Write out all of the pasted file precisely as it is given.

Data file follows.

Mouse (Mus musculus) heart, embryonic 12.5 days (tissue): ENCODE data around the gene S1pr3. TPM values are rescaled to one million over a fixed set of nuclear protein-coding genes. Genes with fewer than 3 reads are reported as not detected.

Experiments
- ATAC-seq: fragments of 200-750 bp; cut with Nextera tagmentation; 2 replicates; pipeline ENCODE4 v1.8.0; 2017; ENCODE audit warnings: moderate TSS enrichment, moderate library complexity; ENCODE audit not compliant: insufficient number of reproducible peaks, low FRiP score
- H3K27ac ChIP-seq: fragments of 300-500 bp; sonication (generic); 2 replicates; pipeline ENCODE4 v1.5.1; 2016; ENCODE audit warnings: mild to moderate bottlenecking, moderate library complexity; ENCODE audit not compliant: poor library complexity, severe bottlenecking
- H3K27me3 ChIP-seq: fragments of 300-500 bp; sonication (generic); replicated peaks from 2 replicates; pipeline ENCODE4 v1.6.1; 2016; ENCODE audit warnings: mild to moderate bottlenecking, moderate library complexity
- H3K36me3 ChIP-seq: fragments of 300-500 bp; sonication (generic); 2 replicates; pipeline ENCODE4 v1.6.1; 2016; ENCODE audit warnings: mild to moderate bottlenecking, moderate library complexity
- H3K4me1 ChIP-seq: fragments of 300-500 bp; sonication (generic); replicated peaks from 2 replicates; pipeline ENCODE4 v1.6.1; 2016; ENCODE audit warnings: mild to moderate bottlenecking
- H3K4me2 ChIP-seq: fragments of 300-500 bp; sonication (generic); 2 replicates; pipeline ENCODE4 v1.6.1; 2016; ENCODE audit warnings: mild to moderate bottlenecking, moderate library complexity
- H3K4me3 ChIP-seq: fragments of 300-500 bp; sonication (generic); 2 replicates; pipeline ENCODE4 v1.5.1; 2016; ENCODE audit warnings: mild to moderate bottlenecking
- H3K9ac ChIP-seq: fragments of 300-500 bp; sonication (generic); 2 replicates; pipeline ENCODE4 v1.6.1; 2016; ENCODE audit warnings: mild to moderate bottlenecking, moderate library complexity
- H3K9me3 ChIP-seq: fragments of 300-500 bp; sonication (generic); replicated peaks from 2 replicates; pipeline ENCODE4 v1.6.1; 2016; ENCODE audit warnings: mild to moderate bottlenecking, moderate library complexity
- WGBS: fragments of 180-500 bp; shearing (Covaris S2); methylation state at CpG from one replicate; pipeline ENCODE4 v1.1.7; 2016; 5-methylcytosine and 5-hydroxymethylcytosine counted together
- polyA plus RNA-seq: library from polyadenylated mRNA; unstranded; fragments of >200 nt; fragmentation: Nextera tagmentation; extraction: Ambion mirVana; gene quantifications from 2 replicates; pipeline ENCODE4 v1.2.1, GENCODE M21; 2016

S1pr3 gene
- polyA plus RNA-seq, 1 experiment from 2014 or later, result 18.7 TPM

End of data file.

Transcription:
Mouse (Mus musculus) heart, embryonic 12.5 days (tissue): ENCODE data around the gene S1pr3. TPM values are rescaled to one million over a fixed set of nuclear protein-coding genes. Genes with fewer than 3 reads are reported as not detected.

Experiments
- ATAC-seq: fragments of 200-750 bp; cut with Nextera tagmentation; 2 replicates; pipeline ENCODE4 v1.8.0; 2017; ENCODE audit warnings: moderate TSS enrichment, moderate library complexity; ENCODE audit not compliant: insufficient number of reproducible peaks, low FRiP score
- H3K27ac ChIP-seq: fragments of 300-500 bp; sonication (generic); 2 replicates; pipeline ENCODE4 v1.5.1; 2016; ENCODE audit warnings: mild to moderate bottlenecking, moderate library complexity; ENCODE audit not compliant: poor library complexity, severe bottlenecking
- H3K27me3 ChIP-seq: fragments of 300-500 bp; sonication (generic); replicated peaks from 2 replicates; pipeline ENCODE4 v1.6.1; 2016; ENCODE audit warnings: mild to moderate bottlenecking, moderate library complexity
- H3K36me3 ChIP-seq: fragments of 300-500 bp; sonication (generic); 2 replicates; pipeline ENCODE4 v1.6.1; 2016; ENCODE audit warnings: mild to moderate bottlenecking, moderate library complexity
- H3K4me1 ChIP-seq: fragments of 300-500 bp; sonication (generic); replicated peaks from 2 replicates; pipeline ENCODE4 v1.6.1; 2016; ENCODE audit warnings: mild to moderate bottlenecking
- H3K4me2 ChIP-seq: fragments of 300-500 bp; sonication (generic); 2 replicates; pipeline ENCODE4 v1.6.1; 2016; ENCODE audit warnings: mild to moderate bottlenecking, moderate library complexity
- H3K4me3 ChIP-seq: fragments of 300-500 bp; sonication (generic); 2 replicates; pipeline ENCODE4 v1.5.1; 2016; ENCODE audit warnings: mild to moderate bottlenecking
- H3K9ac ChIP-seq: fragments of 300-500 bp; sonication (generic); 2 replicates; pipeline ENCODE4 v1.6.1; 2016; ENCODE audit warnings: mild to moderate bottlenecking, moderate library complexity
- H3K9me3 ChIP-seq: fragments of 300-500 bp; sonication (generic); replicated peaks from 2 replicates; pipeline ENCODE4 v1.6.1; 2016; ENCODE audit warnings: mild to moderate bottlenecking, moderate library complexity
- WGBS: fragments of 180-500 bp; shearing (Covaris S2); methylation state at CpG from one replicate; pipeline ENCODE4 v1.1.7; 2016; 5-methylcytosine and 5-hydroxymethylcytosine counted together
- polyA plus RNA-seq: library from polyadenylated mRNA; unstranded; fragments of >200 nt; fragmentation: Nextera tagmentation; extraction: Ambion mirVana; gene quantifications from 2 replicates; pipeline ENCODE4 v1.2.1, GENCODE M21; 2016

S1pr3 gene
- polyA plus RNA-seq, 1 experiment from 2014 or later, result 18.7 TPM